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With innovation, collaboration and hard work, a Hepatitis C free India is possible

सौरभ राय
28th Apr 2015
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It is estimated that 150–200 million people, approximately 3% of the world’s population, are living with chronic hepatitis C. About 3–4 million people are infected per year, and more than 350,000 people die yearly from hepatitis C related diseases.

During 2010 it is estimated that 16,000 people died from acute infections while 196,000 deaths occurred from liver cancer secondary to the infection. In India, an estimated 12 million people are infected with hepatitis C. The numbers can be much higher, as most do not know they are infected.

According to PTI, the president of Hepatitis Foundation of Tripura, Dr Pradip Bhaumik recently said at a conference in Guwahati, that a Hepatitis C free India is an achievable goal if all stakeholders work together and seize the opportunity offered by availability of new scientific innovations.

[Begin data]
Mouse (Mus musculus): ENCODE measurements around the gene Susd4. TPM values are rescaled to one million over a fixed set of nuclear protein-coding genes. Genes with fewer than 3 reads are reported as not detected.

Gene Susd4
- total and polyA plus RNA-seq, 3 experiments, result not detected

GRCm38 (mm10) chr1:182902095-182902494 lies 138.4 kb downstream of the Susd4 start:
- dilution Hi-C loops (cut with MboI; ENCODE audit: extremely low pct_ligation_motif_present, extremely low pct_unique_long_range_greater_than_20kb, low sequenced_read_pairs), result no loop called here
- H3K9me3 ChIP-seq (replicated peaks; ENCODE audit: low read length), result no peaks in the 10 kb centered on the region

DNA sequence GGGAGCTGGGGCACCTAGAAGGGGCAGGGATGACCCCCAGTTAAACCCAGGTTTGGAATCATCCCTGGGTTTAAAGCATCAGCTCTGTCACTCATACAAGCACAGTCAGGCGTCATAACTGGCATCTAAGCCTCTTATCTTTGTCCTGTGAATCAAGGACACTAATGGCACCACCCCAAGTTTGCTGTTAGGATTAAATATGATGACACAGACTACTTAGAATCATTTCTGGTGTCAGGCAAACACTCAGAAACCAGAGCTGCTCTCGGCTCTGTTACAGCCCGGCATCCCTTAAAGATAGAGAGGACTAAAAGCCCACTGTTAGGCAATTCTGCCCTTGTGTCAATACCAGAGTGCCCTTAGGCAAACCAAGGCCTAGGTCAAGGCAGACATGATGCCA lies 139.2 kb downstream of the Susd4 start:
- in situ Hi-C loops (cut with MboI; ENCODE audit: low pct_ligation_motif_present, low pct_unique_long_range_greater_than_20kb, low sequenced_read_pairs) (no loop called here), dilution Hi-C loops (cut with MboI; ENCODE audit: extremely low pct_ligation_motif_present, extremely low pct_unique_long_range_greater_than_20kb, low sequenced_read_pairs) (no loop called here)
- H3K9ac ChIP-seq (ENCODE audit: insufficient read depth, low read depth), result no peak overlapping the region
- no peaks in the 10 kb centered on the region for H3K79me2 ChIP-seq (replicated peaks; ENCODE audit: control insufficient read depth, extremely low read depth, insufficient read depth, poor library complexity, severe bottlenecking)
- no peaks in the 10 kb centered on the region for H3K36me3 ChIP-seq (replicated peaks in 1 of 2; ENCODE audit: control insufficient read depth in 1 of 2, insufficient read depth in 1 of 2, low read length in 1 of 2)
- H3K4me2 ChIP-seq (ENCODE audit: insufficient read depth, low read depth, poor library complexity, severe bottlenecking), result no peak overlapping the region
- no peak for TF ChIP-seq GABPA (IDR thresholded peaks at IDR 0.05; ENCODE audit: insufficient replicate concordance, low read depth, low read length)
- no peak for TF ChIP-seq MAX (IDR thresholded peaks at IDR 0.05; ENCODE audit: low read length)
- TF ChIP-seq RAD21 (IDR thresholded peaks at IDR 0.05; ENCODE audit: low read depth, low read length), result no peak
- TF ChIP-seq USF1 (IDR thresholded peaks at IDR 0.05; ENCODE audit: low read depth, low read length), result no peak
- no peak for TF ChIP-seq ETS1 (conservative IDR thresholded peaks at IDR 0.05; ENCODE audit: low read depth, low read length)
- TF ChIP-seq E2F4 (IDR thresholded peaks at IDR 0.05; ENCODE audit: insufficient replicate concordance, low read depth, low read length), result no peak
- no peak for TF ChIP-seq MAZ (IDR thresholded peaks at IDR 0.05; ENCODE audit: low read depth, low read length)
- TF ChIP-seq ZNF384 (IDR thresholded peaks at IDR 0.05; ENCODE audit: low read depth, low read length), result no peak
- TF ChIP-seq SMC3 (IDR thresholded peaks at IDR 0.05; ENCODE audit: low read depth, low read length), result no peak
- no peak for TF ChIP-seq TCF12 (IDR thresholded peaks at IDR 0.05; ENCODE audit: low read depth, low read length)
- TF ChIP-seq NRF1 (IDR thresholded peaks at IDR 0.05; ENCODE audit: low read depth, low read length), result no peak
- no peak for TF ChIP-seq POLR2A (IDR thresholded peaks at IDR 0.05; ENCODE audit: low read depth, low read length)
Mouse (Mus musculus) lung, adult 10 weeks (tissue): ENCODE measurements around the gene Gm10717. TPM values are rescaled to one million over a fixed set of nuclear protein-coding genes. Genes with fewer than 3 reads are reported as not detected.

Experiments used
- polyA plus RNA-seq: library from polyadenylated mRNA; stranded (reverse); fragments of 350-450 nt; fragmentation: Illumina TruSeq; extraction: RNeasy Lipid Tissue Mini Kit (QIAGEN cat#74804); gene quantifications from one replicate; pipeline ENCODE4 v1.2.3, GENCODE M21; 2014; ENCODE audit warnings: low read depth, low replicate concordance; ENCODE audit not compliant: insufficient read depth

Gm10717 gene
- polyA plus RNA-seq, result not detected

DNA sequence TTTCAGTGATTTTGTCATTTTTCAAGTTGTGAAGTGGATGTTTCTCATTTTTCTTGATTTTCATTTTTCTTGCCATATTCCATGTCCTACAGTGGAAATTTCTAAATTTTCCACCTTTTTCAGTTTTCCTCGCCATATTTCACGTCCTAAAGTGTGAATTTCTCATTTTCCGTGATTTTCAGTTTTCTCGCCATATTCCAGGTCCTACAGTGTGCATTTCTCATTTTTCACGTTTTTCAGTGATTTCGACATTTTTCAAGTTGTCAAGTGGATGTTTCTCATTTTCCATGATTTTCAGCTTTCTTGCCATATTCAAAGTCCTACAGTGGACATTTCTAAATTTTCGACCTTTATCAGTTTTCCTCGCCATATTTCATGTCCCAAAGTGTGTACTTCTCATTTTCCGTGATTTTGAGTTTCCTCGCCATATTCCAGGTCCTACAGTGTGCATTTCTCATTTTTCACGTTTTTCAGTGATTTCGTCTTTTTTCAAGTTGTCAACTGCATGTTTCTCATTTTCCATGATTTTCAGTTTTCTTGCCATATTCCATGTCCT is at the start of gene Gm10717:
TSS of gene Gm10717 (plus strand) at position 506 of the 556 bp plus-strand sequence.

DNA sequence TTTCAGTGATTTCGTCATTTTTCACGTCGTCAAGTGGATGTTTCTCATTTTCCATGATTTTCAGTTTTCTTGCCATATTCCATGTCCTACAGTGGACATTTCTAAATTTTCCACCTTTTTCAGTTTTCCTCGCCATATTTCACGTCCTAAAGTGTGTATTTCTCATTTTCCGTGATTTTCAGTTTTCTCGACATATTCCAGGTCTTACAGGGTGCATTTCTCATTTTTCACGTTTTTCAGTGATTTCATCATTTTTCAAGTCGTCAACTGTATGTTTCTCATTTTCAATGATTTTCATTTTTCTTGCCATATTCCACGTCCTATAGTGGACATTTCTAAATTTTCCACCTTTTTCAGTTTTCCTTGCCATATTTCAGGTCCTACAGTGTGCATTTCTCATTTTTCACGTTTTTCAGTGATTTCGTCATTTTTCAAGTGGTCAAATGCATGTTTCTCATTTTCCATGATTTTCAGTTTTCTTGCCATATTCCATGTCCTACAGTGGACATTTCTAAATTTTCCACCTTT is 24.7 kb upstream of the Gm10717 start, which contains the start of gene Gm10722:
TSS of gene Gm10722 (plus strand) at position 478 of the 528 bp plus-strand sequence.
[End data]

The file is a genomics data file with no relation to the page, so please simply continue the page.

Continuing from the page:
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“India is facing a serious threat from Hepatitis C virus (HCV). It is, however, going to take a lot more than low-cost drugs to get patients cured,” said Bhaumik in a press release today.

“Opportunity exists within the HIV Infrastructure in the race against HCV. A robust awareness drive, similar to the one adopted for combating HIV, should be initiated with focus on screening and early diagnosis,” he said.

“HCV as an issue poses a much greater disease burden and is several times more virulent than HIV. At present we are unaware of the magnitude of the problem. It is imperative to undertake large field studies to identify pockets and better understand HCV epidemiology,” Dr Bhaumik said.

“Once we know where exactly the problem exists, measures to ensure affordable and effective treatment should be undertaken,” the medical expert said.

“Another issue is, at present we are unaware of the magnitude of the problem. It is imperative to undertake large field studies to identify pockets and better understand HCV epidemiology,” he suggested.

Both HIV and HCV infection share the same routes of transmission and it is not surprising that co-infection of these viruses is common, studies suggest.

Image Credits : Shutterstock


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